Now as for the content itself, this cookbook is a celebration of an array of mouthwatering comfort food presented through reliable and easy recipes. Isa makes an introduction about the updates and changes in this new edition. Some of the changes include easier recipe directions and a shorter list of ingredients but with no comprise on the final dish. Her cute cat, Fizzle, provides us with useful tips throughout the book.
Then, there is a section on Tools and Kitchen Stuffs which details out the tools that she uses and what she recommends. I think most kitchens would have most of the basic tools that she suggests (unless you are just starting out then it is a good guide too) so that is one more plus side aside from the recipes in this book. Isa also takes us through her pantry as a guide to the basics, staples and must-haves of a well-stocked vegan pantry.
Recipes in the book fall into one of these categories: Brunch, Muffins and Scones, Soups, Little Meals, Finger Foods and Sammiches, Sides, Pizzas and Pastas, Entrees, Cookies and Bars and finally Desserts. A lot of the recipes in the Sides and Entrees category can easily be accommodated as mains just by increasing the portion size.
One aspect that I like about Isa’s recipes is the ingredients that she uses. I’ve been following and making a lot of her recipes like mentioned before since a long time, and Isa has been writing them practically since the dawn of the vegan era, at a time when fancy ingredients had not yet been seen on the market. So, ingredients are just a myriad of herbs, spices, vegetables, beans, legumes, all whole and unprocessed foods (or just minimally processed like tofu); she has even reviewed some of the recipes to no longer include vegan butter and she uses coconut oil instead. The ingredients are also on the inexpensive side and are readily available in the stores (well for a western audience although most ingredients, I believe, can be found quite easily everywhere else).
So, the recipes that I have tried so far in the book are the Lemon-Poppy Seed Muffin, the Chocolate Chip Cookies (not pictured because I ate them all!), the Seitan-Portobello Stroganoff and the Brussels Sprouts Fried Rice which I am sharing the recipe below. I love each of these recipes even though I did not follow them to the letter. I allowed myself some substitutes based on what I had on hand and omitted a few ingredients to which I am allergic.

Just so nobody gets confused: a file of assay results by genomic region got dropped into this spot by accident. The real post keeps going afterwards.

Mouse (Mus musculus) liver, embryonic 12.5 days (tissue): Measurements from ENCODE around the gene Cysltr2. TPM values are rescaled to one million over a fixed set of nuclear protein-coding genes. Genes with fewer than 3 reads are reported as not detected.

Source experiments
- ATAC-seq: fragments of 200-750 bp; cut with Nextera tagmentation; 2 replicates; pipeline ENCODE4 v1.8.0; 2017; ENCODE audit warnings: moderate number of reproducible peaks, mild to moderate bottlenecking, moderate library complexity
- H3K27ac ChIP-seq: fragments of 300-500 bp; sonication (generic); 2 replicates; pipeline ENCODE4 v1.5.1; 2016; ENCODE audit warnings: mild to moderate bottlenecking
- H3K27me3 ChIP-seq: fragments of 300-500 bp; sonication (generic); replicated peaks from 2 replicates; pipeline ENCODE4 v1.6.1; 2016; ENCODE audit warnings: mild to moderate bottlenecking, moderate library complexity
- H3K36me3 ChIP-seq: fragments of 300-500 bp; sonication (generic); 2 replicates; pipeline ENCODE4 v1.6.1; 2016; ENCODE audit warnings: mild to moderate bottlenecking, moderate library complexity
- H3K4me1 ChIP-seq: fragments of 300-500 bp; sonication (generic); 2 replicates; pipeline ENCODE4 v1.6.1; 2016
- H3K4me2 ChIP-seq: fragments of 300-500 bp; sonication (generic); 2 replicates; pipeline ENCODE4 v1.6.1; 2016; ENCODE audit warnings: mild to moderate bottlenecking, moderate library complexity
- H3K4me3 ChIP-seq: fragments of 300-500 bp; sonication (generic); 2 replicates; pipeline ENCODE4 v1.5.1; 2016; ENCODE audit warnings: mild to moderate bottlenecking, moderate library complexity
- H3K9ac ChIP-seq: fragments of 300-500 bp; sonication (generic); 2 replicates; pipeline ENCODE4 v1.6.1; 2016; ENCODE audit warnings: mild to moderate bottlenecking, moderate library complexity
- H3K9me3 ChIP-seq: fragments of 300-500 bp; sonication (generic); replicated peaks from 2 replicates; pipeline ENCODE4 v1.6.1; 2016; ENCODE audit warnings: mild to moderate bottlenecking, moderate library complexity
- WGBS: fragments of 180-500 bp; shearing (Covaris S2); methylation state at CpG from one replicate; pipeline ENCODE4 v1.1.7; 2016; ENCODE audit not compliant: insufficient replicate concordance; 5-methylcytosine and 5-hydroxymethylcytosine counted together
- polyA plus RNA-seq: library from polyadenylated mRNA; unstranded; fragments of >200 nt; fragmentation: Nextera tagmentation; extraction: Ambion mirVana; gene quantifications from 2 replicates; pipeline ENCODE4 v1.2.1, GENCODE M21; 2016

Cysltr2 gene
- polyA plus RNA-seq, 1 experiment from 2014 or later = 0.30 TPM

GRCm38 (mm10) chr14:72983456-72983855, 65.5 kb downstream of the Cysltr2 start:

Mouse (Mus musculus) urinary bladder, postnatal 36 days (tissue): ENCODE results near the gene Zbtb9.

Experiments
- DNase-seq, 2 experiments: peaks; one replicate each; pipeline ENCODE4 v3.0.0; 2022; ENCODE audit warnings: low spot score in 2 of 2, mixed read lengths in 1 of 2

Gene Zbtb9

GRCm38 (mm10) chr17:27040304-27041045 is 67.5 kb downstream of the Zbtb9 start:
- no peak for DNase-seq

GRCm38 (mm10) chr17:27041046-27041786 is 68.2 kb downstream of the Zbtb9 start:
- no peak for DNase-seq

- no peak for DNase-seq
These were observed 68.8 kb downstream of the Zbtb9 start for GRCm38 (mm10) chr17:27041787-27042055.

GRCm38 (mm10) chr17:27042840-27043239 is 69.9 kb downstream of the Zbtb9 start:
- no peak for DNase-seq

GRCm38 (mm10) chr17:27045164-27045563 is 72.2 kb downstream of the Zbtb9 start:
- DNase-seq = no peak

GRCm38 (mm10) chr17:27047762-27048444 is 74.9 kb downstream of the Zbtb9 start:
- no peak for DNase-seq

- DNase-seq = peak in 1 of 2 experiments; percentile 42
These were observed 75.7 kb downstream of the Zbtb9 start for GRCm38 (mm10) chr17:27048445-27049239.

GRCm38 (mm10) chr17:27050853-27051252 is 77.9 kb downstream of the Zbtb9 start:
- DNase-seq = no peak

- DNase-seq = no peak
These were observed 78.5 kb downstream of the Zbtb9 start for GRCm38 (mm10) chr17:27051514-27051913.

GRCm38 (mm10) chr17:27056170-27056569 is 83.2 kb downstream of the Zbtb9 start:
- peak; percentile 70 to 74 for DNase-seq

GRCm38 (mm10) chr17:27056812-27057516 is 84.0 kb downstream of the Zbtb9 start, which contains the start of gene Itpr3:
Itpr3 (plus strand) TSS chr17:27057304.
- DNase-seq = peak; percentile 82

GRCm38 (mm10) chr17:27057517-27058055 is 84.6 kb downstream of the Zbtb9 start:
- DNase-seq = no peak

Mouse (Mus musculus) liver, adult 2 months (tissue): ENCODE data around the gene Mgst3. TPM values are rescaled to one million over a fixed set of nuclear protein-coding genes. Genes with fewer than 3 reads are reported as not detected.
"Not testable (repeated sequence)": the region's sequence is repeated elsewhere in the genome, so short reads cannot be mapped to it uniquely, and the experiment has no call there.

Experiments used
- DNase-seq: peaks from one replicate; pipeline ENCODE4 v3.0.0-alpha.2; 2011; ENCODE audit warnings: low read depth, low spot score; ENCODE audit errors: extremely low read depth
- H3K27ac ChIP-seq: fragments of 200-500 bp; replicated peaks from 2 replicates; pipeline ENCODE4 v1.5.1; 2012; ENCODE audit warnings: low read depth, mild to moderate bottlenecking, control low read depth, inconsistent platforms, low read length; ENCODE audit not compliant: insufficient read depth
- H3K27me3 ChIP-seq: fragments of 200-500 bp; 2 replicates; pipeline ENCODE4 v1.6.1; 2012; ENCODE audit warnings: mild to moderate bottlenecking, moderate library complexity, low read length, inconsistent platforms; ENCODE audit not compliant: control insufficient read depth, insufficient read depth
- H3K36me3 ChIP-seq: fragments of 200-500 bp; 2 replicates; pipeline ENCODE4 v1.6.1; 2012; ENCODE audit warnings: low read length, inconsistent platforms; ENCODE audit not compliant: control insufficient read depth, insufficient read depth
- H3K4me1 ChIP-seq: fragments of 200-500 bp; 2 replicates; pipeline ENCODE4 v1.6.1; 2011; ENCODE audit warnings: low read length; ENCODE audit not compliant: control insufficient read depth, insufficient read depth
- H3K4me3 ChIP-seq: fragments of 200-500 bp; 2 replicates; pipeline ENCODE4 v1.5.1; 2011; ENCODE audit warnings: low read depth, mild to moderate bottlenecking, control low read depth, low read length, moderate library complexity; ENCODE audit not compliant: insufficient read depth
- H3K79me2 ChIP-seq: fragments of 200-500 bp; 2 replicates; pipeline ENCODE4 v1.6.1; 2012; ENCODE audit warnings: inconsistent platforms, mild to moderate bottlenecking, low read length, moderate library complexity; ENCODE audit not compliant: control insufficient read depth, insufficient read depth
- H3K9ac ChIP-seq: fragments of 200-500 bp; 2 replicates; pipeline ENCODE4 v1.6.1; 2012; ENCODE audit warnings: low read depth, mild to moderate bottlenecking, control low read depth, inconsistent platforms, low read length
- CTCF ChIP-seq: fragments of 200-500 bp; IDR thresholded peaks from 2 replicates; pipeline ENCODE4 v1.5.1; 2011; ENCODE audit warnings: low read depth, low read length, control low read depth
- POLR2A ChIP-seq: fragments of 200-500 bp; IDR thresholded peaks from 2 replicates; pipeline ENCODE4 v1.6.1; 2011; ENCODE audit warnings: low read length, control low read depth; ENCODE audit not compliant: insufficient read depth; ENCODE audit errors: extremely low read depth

I thought the Lemon-Poppy Seed Muffin had just the right amount of sugar for my taste; very often they tend to be too sweet. It has been a while since I made some muffins and they were very welcomed.
As for the Chocolate Chip Cookies, I thought they were a tad bit too sweet but nothing I couldn’t devour. I had made several other cookies from the previous edition and I loved them all especially the Chocolate Thumbprint Cookies.
As for the Seitan-Portobello Stroganoff, I substituted the seitan with tofu and the portobello with shiitake mushrooms as these were what I had on hand. The sauce turned out really tasty even though I did not use any red wine in mine.
Seriously, I really thought this was one spectacular dish, something I would bring to a potluck or that I would make if I have people coming over. I had it over penne instead of fettuccine as the recipe suggested and it was so delicious. This one is something that I would definitely make again.
The Brussels Sprouts Fried Rice was another one that I really enjoyed. The dish comes together really quickly. I did leave out the pine nuts because I am allergic to them but I can imagine if you do add them in, they give the dish more depth of flavour and a bit of crunch. I love Brussels Sprouts and I thought they worked well in this rice dish.
Here is my video review of the book and the second video is the recipe. Have you tried any recipes in Vegan with a Vengeance? How did you like them?
Brussels Sprouts Fried Rice
from Vegan with a Vengeance by Isa Chandra Moskowitz
Ingredients (serves 4 [side dish], I served 2 as a main dish with a bit of leftover)
2 tablespoons refined coconut oil, divided